ON BEING TOPS
As I was leaving my seat after that big Monday night game between the Saints and the New England Patriots I happened to come face-to-face with a couple who, as I could tell by their jerseys, were from Boston. We stared at each other for a moment sending non-verbal communication that had to do with their feeling hurt; then I said, “Look at it this way. Y’all have the Red Sox. That’s priceless. And y’all have the Celtics.” “We have the Bruins too,” the female of the couple added in reference to the Boston hockey team. Then, I concluded, “We have never had a championship at all.”
The male companion nodded, smiled and then said, “I think your time has come.”
As I approached my car that evening I saw two guys, both also wearing Patriots jerseys, both also showing hurt. I gave the same spiel as though it had become my sudden mission to give comfort to New Englanders. One of the guys answered, “I think this is going to be your year.”
Our cover story this month is about our readers’ selections of what we call the “Tops of the Town.” No matter what it’s called, the thrill is in being No. 1, whether determined by magazine readers or on the football field.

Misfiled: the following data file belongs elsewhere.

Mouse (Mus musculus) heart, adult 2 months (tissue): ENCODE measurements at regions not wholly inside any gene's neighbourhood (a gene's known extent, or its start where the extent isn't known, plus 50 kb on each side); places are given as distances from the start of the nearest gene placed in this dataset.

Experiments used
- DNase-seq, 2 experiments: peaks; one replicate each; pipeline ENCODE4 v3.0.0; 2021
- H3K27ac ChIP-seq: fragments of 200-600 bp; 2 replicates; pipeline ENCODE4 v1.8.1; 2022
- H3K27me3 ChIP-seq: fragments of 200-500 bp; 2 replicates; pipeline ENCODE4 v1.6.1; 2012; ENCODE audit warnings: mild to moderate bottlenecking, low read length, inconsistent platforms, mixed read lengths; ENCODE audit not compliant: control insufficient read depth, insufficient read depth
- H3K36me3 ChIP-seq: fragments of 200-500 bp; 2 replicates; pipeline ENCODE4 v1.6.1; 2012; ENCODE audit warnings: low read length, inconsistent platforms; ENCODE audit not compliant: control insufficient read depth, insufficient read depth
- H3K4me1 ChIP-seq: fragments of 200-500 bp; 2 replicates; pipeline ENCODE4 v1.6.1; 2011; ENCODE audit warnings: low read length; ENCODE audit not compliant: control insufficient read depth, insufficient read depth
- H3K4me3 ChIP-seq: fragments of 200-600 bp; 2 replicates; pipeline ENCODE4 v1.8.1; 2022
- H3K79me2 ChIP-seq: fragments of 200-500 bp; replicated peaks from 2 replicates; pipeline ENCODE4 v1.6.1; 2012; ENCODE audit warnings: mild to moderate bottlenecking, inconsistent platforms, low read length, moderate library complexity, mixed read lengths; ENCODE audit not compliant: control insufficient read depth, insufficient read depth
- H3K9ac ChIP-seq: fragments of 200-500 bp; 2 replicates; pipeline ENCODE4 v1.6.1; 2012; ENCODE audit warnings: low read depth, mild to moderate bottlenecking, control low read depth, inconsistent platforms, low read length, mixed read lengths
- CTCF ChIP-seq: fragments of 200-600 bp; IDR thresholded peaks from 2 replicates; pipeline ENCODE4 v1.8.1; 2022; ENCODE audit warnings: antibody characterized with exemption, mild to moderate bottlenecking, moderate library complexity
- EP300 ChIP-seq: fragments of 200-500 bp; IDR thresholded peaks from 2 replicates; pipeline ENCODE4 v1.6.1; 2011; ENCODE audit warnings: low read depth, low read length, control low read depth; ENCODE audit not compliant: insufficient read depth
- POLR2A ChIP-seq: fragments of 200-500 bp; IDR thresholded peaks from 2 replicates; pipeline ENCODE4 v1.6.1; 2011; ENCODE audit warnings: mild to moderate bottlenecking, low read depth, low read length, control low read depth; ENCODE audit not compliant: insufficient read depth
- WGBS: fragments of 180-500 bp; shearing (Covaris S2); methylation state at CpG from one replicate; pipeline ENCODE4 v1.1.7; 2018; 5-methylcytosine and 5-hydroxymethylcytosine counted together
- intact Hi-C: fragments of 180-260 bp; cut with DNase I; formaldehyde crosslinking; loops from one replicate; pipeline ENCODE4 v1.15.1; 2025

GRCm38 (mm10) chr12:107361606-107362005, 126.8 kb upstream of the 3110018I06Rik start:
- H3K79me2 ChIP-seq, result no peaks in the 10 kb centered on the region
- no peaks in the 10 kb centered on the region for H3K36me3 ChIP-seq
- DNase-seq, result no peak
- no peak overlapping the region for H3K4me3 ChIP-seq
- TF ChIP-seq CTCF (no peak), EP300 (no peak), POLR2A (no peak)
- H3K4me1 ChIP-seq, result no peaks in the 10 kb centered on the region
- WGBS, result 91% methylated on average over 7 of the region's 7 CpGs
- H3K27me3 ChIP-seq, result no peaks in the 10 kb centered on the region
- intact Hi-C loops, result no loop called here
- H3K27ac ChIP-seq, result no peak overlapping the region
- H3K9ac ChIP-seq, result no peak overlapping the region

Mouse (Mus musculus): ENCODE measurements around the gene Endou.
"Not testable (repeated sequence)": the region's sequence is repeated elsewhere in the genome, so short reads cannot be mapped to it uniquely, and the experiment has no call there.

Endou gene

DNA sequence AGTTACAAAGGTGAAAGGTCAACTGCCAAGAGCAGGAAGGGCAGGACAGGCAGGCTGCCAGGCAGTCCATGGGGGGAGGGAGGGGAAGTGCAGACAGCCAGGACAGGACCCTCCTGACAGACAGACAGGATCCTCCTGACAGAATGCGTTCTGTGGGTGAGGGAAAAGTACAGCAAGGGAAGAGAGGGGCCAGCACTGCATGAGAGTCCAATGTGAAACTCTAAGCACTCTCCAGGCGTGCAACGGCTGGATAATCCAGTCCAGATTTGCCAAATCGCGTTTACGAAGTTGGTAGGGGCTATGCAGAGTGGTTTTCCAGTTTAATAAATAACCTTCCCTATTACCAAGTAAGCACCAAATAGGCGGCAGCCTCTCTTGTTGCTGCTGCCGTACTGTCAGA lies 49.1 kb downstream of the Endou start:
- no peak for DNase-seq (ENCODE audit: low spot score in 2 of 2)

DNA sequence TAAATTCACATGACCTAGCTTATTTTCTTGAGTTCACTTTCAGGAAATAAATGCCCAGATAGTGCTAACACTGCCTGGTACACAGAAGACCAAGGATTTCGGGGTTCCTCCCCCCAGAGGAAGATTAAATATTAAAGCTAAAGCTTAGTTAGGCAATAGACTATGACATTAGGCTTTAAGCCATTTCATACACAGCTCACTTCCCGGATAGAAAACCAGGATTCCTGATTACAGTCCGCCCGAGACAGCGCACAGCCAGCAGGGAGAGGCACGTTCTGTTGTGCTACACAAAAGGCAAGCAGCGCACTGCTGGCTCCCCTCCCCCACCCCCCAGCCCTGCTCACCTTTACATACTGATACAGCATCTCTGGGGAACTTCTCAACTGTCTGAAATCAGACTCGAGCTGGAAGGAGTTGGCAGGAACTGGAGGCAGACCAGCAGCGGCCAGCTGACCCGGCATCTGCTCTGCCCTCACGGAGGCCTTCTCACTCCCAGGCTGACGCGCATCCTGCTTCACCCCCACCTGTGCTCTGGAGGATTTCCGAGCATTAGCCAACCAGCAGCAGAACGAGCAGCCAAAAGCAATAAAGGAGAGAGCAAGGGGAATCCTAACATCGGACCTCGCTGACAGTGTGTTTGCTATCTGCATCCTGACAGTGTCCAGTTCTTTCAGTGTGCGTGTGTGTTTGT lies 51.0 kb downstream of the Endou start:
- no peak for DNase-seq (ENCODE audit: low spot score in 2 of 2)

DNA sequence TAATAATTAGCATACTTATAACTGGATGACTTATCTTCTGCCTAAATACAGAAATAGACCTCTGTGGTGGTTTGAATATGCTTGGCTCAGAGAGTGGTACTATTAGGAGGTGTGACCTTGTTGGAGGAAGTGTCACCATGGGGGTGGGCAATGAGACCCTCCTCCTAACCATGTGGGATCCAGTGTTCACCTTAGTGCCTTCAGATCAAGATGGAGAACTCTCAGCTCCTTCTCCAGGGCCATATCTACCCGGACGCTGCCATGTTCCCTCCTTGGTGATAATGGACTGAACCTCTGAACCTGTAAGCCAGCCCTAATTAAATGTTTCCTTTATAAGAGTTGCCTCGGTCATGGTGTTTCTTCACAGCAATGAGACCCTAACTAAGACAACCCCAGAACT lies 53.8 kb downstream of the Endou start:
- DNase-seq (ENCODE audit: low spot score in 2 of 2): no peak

We may learn, perhaps soon, maybe later, what it’s like to live in a place that has won a big league championship. A few days after the euphoria there will come a time when we’re reminded that there’s still crime, poverty and greed, but we’ll also have the right to feel a little better about ourselves as a community. Championships aren’t won just on a field.
For a team to have taken the field, or to have a field to play on, there were years of civic do-gooderism, boosterism and dealmaking, most often by people whose uniform was a coat and tie.
As I drove home I thought about the three Super Bowl championships that the New England Patriots can claim, but then I realized that, as a city, we already have them beat. Their stadium isn’t in town but in a bourg (22 miles away from Boston) called Foxborough. The Saints play in the heart of their town. And the Patriots don’t even carry their city’s name. The Saints, on the other hand are all about New Orleans. Boston has never hosted a Super Bowl; New Orleans has hosted nine, including the first one (2002) won by the Patriots.
By the time I got home I realized that maybe we haven’t yet won a championship, but in many ways we are already “Tops.”